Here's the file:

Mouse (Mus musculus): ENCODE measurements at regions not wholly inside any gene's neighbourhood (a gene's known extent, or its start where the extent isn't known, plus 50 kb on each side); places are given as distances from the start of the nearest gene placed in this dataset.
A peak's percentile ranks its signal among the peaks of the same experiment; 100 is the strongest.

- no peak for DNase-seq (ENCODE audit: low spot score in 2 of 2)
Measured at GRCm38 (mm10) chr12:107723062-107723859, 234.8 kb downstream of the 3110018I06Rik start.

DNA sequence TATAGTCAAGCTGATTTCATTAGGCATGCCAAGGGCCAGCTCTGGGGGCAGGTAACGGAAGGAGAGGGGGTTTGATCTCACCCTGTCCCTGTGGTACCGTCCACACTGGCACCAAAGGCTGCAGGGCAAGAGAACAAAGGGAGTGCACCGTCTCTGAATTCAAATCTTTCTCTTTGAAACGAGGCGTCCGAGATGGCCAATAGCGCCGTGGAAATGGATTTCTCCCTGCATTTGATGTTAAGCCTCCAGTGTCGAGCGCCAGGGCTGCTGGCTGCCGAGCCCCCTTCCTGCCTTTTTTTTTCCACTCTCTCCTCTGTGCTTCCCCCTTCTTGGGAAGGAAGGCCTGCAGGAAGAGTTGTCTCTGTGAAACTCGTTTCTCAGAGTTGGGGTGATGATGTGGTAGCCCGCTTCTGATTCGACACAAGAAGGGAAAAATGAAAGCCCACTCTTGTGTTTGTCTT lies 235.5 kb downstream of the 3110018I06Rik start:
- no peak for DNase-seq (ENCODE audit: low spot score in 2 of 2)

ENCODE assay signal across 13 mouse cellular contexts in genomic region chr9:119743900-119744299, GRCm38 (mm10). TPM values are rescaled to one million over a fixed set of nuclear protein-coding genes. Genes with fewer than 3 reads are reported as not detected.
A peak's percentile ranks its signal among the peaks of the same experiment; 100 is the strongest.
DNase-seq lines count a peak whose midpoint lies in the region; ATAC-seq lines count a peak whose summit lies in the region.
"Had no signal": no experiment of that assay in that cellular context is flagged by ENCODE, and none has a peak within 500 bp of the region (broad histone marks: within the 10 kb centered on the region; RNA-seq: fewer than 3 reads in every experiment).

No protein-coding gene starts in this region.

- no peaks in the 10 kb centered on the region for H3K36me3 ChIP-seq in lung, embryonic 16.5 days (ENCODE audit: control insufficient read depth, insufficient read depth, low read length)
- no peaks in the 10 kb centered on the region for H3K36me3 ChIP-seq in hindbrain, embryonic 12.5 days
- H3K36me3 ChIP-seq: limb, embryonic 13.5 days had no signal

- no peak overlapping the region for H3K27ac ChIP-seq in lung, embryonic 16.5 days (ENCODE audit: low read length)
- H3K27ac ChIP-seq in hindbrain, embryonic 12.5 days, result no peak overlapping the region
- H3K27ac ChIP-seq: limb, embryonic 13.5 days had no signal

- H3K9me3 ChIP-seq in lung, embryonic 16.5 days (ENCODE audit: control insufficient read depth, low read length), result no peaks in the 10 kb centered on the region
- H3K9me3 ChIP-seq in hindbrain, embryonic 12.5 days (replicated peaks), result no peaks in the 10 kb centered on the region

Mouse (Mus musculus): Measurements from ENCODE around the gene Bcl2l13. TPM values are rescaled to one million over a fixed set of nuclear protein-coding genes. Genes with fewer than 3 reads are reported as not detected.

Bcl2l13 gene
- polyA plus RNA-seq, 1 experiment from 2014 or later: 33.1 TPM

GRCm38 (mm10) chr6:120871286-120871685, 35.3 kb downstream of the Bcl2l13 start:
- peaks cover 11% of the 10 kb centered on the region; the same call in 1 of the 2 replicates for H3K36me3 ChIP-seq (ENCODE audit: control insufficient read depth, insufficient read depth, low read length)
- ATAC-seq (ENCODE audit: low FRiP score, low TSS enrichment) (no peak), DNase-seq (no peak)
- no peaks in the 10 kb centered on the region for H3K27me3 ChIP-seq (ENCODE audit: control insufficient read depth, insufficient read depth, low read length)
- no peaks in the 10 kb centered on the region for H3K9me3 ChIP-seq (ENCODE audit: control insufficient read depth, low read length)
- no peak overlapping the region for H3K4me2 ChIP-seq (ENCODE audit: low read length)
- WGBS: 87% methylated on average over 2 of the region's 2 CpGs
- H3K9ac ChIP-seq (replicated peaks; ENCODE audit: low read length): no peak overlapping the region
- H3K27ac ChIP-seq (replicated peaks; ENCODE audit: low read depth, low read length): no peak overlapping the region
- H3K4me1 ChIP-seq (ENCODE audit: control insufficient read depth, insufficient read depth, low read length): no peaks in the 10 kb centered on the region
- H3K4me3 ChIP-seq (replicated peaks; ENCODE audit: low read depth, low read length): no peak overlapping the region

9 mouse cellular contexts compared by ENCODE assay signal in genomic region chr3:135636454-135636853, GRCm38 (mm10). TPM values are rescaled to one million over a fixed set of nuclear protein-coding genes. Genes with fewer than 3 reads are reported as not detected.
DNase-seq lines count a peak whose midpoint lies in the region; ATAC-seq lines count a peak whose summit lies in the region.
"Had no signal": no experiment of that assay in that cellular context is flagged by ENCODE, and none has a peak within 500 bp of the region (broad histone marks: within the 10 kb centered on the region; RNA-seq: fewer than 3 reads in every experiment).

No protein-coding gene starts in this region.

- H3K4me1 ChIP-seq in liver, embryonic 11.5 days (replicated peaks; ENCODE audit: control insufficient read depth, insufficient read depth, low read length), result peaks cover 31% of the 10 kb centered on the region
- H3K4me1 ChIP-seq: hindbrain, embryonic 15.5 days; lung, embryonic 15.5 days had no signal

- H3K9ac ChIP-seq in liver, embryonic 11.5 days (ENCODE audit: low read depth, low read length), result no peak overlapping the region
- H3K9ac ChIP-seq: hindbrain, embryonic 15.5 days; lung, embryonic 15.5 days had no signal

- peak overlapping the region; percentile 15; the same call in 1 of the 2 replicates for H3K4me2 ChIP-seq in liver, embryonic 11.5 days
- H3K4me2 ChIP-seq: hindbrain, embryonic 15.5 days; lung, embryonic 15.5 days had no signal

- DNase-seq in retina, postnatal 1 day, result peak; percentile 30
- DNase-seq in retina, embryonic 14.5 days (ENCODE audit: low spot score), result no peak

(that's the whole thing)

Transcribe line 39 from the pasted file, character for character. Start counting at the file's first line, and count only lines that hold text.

- H3K4me1 ChIP-seq: hindbrain, embryonic 15.5 days; lung, embryonic 15.5 days had no signal